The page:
Bonnells Bay, New South Wales
Mother and son team Louise and Nat Ginn are all set to ride a gruelling 1000 kilometres over 10 days to raise $100,000 for the Blossom Project. Their epic journey will begin on Monday, December 14 and take them from Sydney to the peaks of Mt Kosciusko and back. All for the sake of young mums-to-be and unborn babies in Vanuatu.
More can be done to prevent unwanted pregnancies, more can be done to support young people in need, and churches, with their influence, networks and resources, are in a prime position to make a significant impact.
Louise met Pastor Dorolyn Laloyer through a friend Jenny Wigglesworth in 2011, when Dorolyn was director of Women’s Ministries at the Vanuatu Adventist Mission. Dorolyn passed on her infectious passion to love and care for babies abandoned by teenage girls in Vanuatu. She told Louise and Jenny about the tragic case of a newborn baby found abandoned in a bush toilet. Together that evening they prayed and Louise committed to helping in whatever way God led her.
“I don’t think any mother should feel they need to abandon their child but there are women in Vanuatu that feel they have no other option,” says Louise, herself a mother of four. “I would like to give them another option.”
With the passion and enthusiasm to truly make a difference, Jenny and Louise dived in with Dorolyn to form a residential building project concept they together named “El-Haven.” With the incredible support of Avondale Memorial Church in Cooranbong (NSW) they commenced fundraising, awareness-raising and an intense personal learning journey. They conceived the idea of an epic bike ride to raise much needed funds. As testament to the relationship that mothers can have with their children when given the opportunity to grow up in a loving home, Louise’s 16-year-old son Nat offered to share the epic ride with his mum on a tandem bicycle.
“I can’t imagine life without loving parents,” says Nat. “All kids should have the same opportunity.”
The Adventist Development and Relief Agency (ADRA) Australia supported the team by funding a full needs assessment and project design through ADRA Vanuatu. This would ensure their concept could become a good-practice, effective development project, achieving maximum impact with limited resources.
“We needed to really understand the problem and the extent of infanticide,” said Louise. “It was also important to us that we weren’t replicating already available services in Vanuatu or overriding the traditional informal support systems.”
The research identified that an average of 100 babies are born each year to women in Santo and Port Vila who did not plan their pregnancies; of these about 20 are born to teenage mothers. The Federal Police acknowledge that while two to three cases of infanticide are reported each year, some cases do go unreported. In 2009, a report by the Vanuatu Women’s Centre revealed that one in three women in Vanuatu reported having experienced sexual abuse under the age of 15 and some babies are born as a consequence of this abuse.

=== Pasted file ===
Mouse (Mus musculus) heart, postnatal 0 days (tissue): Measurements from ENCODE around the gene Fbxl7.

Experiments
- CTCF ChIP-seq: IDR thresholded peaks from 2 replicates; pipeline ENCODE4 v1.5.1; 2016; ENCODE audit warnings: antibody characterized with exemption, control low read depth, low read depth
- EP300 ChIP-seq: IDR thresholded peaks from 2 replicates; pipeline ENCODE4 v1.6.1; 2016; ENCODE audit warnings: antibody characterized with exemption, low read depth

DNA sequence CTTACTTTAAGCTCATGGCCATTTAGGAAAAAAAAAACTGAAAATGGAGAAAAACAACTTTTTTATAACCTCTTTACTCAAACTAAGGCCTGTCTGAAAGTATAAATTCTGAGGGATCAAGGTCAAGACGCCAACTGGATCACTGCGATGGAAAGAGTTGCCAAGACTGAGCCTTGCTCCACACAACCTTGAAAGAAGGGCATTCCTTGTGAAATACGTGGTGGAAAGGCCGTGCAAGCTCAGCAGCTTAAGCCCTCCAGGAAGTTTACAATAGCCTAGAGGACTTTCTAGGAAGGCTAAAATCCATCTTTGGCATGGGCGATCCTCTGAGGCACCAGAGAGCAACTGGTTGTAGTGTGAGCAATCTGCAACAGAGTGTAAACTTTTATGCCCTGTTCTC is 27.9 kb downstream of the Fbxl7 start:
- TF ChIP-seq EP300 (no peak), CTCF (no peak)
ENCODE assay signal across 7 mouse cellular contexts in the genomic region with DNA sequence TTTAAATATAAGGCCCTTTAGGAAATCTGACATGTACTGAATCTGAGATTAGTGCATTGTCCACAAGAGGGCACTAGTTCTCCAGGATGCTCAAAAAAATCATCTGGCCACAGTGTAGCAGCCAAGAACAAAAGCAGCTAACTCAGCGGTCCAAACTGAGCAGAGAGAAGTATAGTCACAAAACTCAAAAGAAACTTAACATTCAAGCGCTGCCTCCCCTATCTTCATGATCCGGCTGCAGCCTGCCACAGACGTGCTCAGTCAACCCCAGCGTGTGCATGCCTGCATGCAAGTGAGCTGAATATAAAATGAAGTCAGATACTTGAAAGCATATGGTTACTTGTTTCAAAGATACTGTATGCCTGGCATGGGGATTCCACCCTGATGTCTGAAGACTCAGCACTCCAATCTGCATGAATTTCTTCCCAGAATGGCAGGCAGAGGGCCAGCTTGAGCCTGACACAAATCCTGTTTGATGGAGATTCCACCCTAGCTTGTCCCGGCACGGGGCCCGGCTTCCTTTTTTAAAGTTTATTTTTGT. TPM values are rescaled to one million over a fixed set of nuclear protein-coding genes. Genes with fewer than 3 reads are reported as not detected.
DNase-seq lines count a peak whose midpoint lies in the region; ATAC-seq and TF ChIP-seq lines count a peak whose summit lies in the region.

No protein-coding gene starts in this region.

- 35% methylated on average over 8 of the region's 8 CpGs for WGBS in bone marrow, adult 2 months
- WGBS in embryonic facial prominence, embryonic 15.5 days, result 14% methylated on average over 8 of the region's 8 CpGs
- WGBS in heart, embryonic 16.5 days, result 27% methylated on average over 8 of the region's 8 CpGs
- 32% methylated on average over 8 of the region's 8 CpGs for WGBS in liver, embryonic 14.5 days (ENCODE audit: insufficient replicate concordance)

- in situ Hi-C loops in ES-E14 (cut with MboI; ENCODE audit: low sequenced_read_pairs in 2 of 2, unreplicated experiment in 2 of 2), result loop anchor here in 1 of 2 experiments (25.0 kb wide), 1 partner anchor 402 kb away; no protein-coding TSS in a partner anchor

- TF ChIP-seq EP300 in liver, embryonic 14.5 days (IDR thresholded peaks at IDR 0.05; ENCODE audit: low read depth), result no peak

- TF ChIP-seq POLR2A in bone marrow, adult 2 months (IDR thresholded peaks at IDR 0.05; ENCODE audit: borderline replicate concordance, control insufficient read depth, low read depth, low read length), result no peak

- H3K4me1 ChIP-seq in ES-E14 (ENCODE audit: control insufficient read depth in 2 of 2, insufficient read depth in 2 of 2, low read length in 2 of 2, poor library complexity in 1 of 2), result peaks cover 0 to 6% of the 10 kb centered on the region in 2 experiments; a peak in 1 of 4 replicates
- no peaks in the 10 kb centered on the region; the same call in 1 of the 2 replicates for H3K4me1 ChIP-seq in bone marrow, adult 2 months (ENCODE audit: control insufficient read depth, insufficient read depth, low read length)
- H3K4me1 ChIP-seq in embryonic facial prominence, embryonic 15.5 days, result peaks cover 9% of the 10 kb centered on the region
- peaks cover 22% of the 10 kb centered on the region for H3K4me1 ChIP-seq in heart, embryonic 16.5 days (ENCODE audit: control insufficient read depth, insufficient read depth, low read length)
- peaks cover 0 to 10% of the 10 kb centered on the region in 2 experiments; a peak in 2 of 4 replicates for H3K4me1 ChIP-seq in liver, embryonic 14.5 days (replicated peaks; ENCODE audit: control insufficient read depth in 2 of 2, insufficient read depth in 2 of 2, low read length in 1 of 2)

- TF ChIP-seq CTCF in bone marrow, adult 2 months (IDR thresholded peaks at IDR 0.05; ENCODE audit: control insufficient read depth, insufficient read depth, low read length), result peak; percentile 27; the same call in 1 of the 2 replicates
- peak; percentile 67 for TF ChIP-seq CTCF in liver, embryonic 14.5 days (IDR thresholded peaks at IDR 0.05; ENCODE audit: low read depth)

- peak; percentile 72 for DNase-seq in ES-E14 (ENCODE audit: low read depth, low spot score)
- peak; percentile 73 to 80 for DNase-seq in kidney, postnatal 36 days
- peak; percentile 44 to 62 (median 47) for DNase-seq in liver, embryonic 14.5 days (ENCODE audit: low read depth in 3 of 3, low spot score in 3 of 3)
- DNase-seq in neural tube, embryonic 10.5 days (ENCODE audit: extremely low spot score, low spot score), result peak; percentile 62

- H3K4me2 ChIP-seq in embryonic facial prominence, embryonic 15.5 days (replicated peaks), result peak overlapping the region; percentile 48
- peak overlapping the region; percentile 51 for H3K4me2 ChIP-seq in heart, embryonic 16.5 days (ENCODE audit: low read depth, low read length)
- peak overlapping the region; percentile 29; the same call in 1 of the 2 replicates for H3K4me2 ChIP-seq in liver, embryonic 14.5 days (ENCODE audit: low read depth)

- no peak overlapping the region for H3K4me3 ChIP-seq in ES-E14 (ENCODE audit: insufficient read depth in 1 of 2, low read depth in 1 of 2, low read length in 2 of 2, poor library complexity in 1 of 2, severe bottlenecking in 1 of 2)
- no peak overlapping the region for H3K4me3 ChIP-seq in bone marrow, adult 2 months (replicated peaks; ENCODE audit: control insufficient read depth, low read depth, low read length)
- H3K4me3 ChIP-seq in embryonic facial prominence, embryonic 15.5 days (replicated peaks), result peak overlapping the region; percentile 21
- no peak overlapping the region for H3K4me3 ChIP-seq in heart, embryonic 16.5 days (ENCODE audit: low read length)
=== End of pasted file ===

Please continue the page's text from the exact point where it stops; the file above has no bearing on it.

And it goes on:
Gaps in services and support identified in ADRA’s report include reproductive health education programs being introduced too late in the lives of young boys and girls, educational institutions not providing adequate support for young mothers to continue their education after delivering their babies, and churches not playing an active role in educating young people on their reproductive rights and responsibilities.
“More can be done to prevent unwanted pregnancies, more can be done to support young people in need, and churches, with their influence, networks and resources, are in a prime position to make a significant impact,” said Pia Reierson, ADRA Australia’s Gender Advisor.
What has now evolved from the initial El-Haven residential concept is the renamed Blossom Project, a two-pronged approach implemented by ADRA Vanuatu in partnership with the Vanuatu Adventist Church. The project has a specific focus on preventing unwanted pregnancies, while also supporting young women who are pregnant to ensure that babies born to these mothers are provided with appropriate care through case management, counselling, life-skills training and other support.
“It’s an approach that will see hundreds of young people supported through existing church and school networks, helping kids to make informed life decisions,” says David Cram, ADRA Australia’s Program Manager. “It will also ensure young girls who do get pregnant have every opportunity to stay in school or gain other skills that will enable them to support their babies into the future.”
Pastor Laloyer and a group of supporters are continuing to explore a separate residential care venture for young women unable to find support within their communities.
To show your support for the women and children of Vanuatu, and to help Louise and Nat raise the resources to get this ADRA project moving, go to www.adra.org.au/blossom.